I like these guys. Velvet Insane and their music comes across as four rather likable guys who it would be fun to lift a few beers with, or pass around a smoke, after a long day and chew the fat about what’s going on. Hailing from a small town called Östersund in Sweden they come across as down to earth dudes who want to simply play rock music and have a good time without getting all caught up in the hype, drama and hyperbole normally associated with artists these days. That’s quite a refreshing throwback in my book.
The Velvet Insane album from their own Garden Of Sweden label presents a nice balance of production decisions which allow the group’s skills to come across and be clearly heard without the distraction of common studio tricks and the technological hocus pocus wizardry that can overshadow a young band’s natural talent. Sometimes it’s vastly overlooked that good music only has to be good music and nothing more. I could think of dozens of examples of recent records which miss this mark and make my point, but why bother? If you have a fair pair of ears then I know you know what I’m talking about.
The lineup of this Scandinavian quartet features Jonas Eriksson on lead vocals, Jesper Lindgren plays the guitar, Tobias Reimbertsson on drums and Niklas Henriksson is the guy behind the bass. As a rule they don’t deviate from the standard intro, verse, chorus, bridge and outro in their songwriting and this approach works well for them on numbers like High On Love, Help Me, Break Out Of Eden, and Nottingman. They take the more scenic route and head into a more esoteric direction on Six Steps Away, King Of The Foolish, and My Way Of Life Is You.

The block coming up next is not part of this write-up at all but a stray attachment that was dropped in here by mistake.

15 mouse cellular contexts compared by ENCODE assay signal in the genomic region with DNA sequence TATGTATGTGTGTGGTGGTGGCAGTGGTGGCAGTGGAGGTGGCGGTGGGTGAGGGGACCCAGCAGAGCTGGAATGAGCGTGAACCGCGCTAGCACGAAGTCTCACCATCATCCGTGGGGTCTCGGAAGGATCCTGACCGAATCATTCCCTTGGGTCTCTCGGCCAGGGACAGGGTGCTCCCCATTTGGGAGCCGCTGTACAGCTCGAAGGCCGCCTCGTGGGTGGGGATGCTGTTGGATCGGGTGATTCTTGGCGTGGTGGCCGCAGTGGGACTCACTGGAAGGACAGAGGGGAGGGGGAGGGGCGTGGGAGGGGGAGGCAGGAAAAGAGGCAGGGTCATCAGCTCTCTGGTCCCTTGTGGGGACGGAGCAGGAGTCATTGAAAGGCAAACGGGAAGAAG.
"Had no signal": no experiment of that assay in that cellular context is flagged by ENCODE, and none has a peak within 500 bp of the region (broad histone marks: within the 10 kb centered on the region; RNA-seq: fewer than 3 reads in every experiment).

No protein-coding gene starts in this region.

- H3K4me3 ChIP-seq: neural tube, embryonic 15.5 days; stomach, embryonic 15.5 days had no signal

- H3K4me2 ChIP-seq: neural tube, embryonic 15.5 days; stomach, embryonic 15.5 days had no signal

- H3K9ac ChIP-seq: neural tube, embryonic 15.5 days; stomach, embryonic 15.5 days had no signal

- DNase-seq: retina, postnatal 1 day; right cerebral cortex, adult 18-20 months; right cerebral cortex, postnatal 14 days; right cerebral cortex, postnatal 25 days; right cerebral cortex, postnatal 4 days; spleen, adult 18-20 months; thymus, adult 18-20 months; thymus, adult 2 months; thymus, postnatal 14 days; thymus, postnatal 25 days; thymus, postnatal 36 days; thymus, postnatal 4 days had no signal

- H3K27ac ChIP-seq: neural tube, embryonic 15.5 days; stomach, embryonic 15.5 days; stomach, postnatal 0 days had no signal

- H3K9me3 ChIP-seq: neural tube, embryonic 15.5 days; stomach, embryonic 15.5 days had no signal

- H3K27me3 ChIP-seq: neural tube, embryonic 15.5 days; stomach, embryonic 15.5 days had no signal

While I can’t claim to have been in the recording room when they were making their record I do know enough about production process that goes on in that space. Producers can either stay out of the artists’ way and let the artists do what artists do best, (i.e.: make art), or they can see themselves as being at least as equally an important element to the tracking process and make it more about what the producer’s vision is in the end product than that of the artists they work with. I usually have found the latter of those methods to be the more satisfying of the two.
From what little I do know about the making of the Velvet Insane album, and since I have not seen any name associated with anyone in the production capacity on this project, I believe the odds may be in the favor of it having been self produced. If that is the case, and on my part there are no aspersions cast if it was, then these boys did a rather competent job of presenting themselves here. Most listeners just want to hear what you really sound like and not what your sound could be when reprocessed with the latest digital gadgets in post production. I wish more of our so called up and coming rockers would take a cue from these Nordic lads.